Pandemic Brought to Forefront RNA Vaccine Work by Abington’s Dr. Katalin Karikó


Dr. Katalin Karikó, an Abington resident and senior vice president of BioNTech, has been working on the messenger RNA vaccines for decades, but it was only after the outbreak of the coronavirus that the public took notice, write Emma Court and Nic Querolo for Bloomberg.

Her current company has teamed up with Pfizer to create the first COVID-19 vaccine commercially available in the United States. The 66-year-old Kariko was able to receive the vaccine she was instrumental in creating in December.

Abington scientist Dr. Katalin Karikó has continued work on her mRNA research that proved crucial in creating COVID-19 vaccines.

But before the pandemic, things were not as good for the scientist.

“I could not get grants up until 2006,” she said. “I knew that it could be used for everything. It was kind of a Cassandra feeling, that I can see the future and nobody believes me.”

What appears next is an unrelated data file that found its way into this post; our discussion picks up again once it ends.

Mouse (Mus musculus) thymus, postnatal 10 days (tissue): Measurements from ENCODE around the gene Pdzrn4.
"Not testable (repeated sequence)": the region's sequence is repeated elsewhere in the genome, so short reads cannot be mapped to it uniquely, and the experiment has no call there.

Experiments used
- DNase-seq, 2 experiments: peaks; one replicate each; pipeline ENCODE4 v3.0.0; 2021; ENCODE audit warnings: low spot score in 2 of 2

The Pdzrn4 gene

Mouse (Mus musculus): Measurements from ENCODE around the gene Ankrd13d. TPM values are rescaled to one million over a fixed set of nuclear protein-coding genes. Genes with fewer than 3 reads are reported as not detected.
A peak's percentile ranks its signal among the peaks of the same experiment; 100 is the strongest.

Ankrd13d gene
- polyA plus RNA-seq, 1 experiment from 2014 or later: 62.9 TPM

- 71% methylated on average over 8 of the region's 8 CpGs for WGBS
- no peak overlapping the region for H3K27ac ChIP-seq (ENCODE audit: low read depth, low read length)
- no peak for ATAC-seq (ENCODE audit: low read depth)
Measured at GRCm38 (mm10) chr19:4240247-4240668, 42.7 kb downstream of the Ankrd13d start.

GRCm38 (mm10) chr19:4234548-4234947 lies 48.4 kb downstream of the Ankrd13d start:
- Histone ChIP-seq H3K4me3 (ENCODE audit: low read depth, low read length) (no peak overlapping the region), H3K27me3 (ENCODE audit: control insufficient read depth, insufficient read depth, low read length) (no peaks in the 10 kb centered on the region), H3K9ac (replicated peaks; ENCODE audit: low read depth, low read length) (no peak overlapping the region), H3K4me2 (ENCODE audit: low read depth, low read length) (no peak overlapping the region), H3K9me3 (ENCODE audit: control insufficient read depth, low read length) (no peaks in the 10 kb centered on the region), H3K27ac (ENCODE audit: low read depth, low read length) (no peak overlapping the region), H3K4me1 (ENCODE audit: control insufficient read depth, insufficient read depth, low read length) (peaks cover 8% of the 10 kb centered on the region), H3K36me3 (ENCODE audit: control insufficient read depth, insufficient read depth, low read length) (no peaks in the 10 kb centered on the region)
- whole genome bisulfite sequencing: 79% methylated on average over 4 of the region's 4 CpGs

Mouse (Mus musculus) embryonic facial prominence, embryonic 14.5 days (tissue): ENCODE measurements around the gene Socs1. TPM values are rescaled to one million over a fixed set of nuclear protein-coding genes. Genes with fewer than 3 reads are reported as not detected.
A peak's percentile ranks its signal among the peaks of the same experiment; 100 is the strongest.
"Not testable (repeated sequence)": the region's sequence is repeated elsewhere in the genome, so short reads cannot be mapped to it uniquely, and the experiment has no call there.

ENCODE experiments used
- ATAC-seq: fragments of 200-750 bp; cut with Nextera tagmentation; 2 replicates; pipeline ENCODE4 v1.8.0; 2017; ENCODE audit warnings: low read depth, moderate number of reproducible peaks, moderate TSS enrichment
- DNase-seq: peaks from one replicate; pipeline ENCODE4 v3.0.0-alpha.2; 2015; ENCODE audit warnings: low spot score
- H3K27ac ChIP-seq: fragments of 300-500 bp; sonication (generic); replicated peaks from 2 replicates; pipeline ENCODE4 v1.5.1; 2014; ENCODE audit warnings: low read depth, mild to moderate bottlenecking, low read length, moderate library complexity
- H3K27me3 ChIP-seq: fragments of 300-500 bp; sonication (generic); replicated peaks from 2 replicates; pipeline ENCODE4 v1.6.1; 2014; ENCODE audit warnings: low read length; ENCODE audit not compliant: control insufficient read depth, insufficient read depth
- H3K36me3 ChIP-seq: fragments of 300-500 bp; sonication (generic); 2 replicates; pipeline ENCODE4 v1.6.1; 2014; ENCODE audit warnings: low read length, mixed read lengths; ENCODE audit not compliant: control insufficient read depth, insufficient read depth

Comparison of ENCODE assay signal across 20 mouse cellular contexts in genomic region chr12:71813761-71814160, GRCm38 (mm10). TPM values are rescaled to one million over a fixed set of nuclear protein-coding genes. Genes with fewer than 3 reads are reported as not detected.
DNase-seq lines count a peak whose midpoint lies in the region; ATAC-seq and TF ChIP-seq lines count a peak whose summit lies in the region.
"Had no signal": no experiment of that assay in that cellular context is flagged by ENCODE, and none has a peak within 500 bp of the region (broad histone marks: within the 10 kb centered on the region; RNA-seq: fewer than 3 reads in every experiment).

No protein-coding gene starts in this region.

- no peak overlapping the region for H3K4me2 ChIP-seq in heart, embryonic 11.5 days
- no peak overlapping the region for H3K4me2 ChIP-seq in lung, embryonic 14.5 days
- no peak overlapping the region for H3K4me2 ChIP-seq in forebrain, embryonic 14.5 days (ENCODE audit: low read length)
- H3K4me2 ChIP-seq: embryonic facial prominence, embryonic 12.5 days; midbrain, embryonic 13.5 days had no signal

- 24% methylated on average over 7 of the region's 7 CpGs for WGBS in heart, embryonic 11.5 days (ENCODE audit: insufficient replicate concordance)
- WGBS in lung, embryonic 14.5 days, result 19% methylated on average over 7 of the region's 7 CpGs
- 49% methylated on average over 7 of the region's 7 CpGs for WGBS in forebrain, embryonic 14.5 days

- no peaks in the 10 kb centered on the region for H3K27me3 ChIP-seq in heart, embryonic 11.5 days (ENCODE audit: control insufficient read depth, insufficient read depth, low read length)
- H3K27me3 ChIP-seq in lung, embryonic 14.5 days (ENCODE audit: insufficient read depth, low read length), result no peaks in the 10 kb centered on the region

Still, despite long hours and poor pay, she persevered. And now that her work is known to the world, she is looking forward to seeing how many different diseases can be treated using her research.

“We can target the messenger RNA to certain organs, certain cell types, bone marrow, and can perform different kinds of treatment,” she said.

Read more about Dr. Katalin Karikó at Bloomberg by clicking here.

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